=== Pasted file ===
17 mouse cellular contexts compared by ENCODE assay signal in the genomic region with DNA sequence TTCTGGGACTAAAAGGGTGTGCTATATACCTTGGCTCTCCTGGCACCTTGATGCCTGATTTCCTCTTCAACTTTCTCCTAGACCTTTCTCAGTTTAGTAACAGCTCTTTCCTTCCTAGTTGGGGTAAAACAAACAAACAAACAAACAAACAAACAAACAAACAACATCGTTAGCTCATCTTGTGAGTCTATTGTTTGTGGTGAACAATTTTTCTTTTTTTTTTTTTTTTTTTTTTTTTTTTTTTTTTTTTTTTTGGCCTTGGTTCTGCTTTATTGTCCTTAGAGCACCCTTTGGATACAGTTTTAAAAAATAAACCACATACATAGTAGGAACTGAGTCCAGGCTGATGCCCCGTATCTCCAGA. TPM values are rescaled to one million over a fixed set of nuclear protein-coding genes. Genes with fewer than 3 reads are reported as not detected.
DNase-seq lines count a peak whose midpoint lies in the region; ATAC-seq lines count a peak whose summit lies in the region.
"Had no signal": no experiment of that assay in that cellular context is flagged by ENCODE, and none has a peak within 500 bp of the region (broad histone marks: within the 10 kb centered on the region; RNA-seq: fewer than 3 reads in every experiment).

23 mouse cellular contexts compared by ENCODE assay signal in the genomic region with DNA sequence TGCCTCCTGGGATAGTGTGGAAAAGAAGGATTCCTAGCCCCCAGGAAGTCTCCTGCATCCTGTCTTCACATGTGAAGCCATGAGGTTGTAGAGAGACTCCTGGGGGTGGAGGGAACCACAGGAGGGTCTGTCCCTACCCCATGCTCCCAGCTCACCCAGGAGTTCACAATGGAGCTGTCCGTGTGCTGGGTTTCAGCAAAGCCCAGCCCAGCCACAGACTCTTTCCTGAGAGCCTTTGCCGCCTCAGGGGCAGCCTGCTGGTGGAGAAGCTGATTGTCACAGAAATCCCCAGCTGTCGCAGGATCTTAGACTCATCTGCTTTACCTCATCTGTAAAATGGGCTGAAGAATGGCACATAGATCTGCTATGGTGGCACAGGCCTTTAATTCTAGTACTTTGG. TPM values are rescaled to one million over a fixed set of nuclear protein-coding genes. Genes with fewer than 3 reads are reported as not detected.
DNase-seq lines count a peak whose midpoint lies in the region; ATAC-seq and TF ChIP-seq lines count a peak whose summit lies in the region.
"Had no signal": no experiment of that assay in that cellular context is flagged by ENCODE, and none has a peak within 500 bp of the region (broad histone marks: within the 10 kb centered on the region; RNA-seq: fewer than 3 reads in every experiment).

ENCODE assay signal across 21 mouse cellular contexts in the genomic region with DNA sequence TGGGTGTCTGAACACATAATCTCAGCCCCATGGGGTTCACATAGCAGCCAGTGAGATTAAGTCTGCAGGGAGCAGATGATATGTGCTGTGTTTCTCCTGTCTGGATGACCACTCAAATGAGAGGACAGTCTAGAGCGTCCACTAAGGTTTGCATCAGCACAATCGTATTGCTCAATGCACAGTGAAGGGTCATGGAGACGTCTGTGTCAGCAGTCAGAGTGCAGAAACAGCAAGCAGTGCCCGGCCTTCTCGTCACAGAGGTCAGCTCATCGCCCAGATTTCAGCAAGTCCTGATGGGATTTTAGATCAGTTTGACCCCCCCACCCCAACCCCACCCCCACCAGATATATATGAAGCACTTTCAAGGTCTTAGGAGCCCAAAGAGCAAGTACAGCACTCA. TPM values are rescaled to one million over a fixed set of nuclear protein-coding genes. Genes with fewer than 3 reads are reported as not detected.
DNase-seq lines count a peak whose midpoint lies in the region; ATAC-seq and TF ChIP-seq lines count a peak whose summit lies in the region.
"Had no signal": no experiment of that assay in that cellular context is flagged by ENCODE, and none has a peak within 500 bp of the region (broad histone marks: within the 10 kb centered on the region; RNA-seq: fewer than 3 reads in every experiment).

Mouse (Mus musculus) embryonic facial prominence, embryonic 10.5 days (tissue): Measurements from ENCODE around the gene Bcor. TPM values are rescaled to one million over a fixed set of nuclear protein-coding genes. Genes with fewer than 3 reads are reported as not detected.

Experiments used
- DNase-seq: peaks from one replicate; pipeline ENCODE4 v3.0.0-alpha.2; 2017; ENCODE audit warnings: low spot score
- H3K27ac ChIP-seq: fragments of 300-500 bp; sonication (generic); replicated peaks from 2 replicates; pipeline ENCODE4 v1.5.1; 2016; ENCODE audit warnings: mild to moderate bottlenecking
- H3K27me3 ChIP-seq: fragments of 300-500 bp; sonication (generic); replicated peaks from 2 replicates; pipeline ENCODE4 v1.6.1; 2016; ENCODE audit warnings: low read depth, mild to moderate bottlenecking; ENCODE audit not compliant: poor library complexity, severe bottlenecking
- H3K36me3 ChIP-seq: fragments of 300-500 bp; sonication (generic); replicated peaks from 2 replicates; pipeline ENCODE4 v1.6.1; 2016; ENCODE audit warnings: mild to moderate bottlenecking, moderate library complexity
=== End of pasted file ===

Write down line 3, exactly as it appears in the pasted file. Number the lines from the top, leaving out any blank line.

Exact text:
"Had no signal": no experiment of that assay in that cellular context is flagged by ENCODE, and none has a peak within 500 bp of the region (broad histone marks: within the 10 kb centered on the region; RNA-seq: fewer than 3 reads in every experiment).